A lion’s fingerprint

Identifying individual lions is not an easy task, and you need to start from a broad approach and narrow down to unique characteristics. We already saw how important it is to note the area of the sighting, how to see if a lion is male or female, and how to assign it to an age class. After assessing the more obvious and visible traits you start noting and drawing the characteristics that are unique to each lion and make it different from all other lions around.

Whisker spots are a lion’s equivalent of a fingerprint. On each side of the muzzle, lions have rows of neatly aligned spots. To identify our lions, we look at only 2 rows: the first complete row of whisker spots, which usually contains between 6 and 9 spots is the reference row, the scattered spots above this row are the identifying spots. To draw our “fingerprint” we note down all the spots of the reference row in the bottom line of our table, and then note the identifying spot’s position based on their location relative to the reference row.

Whisker spots are not always easy to use to identify the lions. While they make each lion unique, you need very good images to properly see them, which means you need to be close, you need to have the right angle, you need to have a good light for pictures… When this is not the case, a combination of other characteristics, often less unique and less permanent, but more evident, can be use to identify the lions. These are the ID sheets for some of the lions in this page, if you want to try and guess who’s who.

For males, an easily seen characteristic is the mane: size and style of the mane changes depending on the individual. Some lions have a mane that fully encircles their face, others have a mohawk with sideburns; in some cases, it’s short and thick, in others it’s longer but sparser. In younger lions it appears more as a neck beard with some fluff in front of the ears, in older lions it tends to be a full mane that reaches back to the shoulders. To each their style! The mane grows and darkens with age, so obviously this is a characteristic that only allows for short term identification.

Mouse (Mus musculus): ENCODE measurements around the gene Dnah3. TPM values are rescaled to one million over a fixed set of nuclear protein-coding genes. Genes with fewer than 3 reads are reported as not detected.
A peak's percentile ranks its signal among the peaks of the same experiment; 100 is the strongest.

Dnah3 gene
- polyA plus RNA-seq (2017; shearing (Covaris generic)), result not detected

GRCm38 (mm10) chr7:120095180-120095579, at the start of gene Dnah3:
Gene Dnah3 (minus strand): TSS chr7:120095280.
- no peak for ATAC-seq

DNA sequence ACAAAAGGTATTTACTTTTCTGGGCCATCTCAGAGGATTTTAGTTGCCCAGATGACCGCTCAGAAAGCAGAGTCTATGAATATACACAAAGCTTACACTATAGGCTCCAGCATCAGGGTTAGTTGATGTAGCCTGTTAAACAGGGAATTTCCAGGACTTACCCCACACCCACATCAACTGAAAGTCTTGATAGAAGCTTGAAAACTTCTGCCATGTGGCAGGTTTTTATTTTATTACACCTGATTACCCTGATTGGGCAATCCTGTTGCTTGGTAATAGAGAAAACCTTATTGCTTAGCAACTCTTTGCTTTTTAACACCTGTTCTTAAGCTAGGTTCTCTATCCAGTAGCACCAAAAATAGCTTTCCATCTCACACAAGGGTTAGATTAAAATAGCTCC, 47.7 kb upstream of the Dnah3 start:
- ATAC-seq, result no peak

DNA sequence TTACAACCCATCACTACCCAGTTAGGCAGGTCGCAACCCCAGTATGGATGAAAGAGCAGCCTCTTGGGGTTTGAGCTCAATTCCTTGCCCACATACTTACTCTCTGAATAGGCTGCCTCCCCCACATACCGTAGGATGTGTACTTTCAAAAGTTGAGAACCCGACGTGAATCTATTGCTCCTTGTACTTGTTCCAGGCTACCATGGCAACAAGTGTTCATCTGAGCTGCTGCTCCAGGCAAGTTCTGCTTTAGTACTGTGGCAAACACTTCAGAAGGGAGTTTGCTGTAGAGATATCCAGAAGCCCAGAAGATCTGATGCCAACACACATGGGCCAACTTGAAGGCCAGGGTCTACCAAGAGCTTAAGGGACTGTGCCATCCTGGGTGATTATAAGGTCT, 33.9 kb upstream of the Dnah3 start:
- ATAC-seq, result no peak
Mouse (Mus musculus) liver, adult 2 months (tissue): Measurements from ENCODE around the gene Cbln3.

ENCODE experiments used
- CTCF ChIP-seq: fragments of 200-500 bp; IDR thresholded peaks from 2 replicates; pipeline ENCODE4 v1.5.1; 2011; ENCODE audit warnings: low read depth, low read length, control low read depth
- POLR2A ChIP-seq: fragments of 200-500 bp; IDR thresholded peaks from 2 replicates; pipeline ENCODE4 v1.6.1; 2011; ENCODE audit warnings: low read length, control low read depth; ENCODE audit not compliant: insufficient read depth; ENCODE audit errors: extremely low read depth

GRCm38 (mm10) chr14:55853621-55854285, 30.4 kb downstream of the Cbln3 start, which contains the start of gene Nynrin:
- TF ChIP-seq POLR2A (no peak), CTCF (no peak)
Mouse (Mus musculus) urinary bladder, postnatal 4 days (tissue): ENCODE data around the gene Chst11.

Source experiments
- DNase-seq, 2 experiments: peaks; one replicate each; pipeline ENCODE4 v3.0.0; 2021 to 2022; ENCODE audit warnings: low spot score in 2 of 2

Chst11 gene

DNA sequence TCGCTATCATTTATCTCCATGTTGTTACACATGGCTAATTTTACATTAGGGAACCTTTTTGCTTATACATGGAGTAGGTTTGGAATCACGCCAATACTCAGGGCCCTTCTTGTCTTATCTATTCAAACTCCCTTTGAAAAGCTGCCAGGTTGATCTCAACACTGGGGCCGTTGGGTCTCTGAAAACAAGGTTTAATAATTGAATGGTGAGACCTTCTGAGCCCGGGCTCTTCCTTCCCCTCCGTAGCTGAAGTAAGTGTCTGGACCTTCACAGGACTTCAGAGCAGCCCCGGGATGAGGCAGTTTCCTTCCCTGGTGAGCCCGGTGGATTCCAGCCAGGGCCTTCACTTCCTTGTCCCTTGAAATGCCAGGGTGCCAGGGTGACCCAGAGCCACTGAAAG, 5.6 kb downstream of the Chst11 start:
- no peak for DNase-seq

As lions age, the nose that was pink starts to get black spots, then will become mottled black and finally fully black in old age. The colouring of the nose, as well as being used to age the lions, can be used as a short term identifying feature: as the spots start to appear and grow in size, they keep the same pattern and, even though new spots might appear, the old ones are not going to disappear.

Lions live a life in the wild which brings its own challenges, both in terms of fights with competitors and in fights with prey, which are often feisty and armed with wicked horns or tusks. As a result, the lions often bear scars. These scars are unique and often easily visible marks that allow for good identification. You still need to be careful though because the incredible power of recovery of the lions can make the shallower scars disappear. And not only the shallow ones! This lioness probably attacked a warthog, but the hunt didn’t go well and the prey cut her throat with its tusk. The wound was very large and visible, but it fully healed and in the span of a couple of months not even a small mark remained!

Same as with scars, but perhaps more permanent are the ear tears. Ear notches are often used to mark and identify animals, as it is not a painful procedure, and it is highly visible even at a distance. In our case, we rely on natural ear notches, which the lions get from fights of from thorny bushes. The position, shape and size of the tears makes for good identifying feature, you just need to always keep in mind that the tears might increase between one sighting and the next of the same lions.

After a long life of biting into the thick hide of wildlife, especially buffalos, it is not uncommon to see lions with broken teeth. The canines are very susceptible to these kinds of breaks, and given the penchant of lions to sleep and yawn all day, taking a look at their teeth to check is not much of a challenge. The broken teeth are often found in older lions, and it’s rare, at least here, to see young lions with broken teeth.

Thanks to African Parks who manages Zakouma National Park in collaboration with the Chadian government and to the Lion Recovery Fund for funding this project.

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